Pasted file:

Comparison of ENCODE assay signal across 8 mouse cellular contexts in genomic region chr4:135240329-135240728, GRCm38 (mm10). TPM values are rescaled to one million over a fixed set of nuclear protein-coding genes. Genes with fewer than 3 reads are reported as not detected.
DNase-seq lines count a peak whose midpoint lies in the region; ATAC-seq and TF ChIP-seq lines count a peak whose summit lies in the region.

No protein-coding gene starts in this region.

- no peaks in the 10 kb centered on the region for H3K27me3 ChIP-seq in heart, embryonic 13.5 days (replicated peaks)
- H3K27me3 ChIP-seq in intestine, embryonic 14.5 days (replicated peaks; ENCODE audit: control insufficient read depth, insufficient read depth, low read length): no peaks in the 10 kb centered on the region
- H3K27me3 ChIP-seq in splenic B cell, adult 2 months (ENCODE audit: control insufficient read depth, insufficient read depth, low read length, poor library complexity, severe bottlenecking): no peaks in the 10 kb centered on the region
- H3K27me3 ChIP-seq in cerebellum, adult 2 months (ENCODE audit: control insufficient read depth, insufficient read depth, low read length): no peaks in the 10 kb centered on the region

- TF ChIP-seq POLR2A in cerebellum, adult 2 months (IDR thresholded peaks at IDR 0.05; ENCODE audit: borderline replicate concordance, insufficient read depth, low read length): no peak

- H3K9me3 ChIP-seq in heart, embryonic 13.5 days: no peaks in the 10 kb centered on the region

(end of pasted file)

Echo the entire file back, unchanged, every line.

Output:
Comparison of ENCODE assay signal across 8 mouse cellular contexts in genomic region chr4:135240329-135240728, GRCm38 (mm10). TPM values are rescaled to one million over a fixed set of nuclear protein-coding genes. Genes with fewer than 3 reads are reported as not detected.
DNase-seq lines count a peak whose midpoint lies in the region; ATAC-seq and TF ChIP-seq lines count a peak whose summit lies in the region.

No protein-coding gene starts in this region.

- no peaks in the 10 kb centered on the region for H3K27me3 ChIP-seq in heart, embryonic 13.5 days (replicated peaks)
- H3K27me3 ChIP-seq in intestine, embryonic 14.5 days (replicated peaks; ENCODE audit: control insufficient read depth, insufficient read depth, low read length): no peaks in the 10 kb centered on the region
- H3K27me3 ChIP-seq in splenic B cell, adult 2 months (ENCODE audit: control insufficient read depth, insufficient read depth, low read length, poor library complexity, severe bottlenecking): no peaks in the 10 kb centered on the region
- H3K27me3 ChIP-seq in cerebellum, adult 2 months (ENCODE audit: control insufficient read depth, insufficient read depth, low read length): no peaks in the 10 kb centered on the region

- TF ChIP-seq POLR2A in cerebellum, adult 2 months (IDR thresholded peaks at IDR 0.05; ENCODE audit: borderline replicate concordance, insufficient read depth, low read length): no peak

- H3K9me3 ChIP-seq in heart, embryonic 13.5 days: no peaks in the 10 kb centered on the region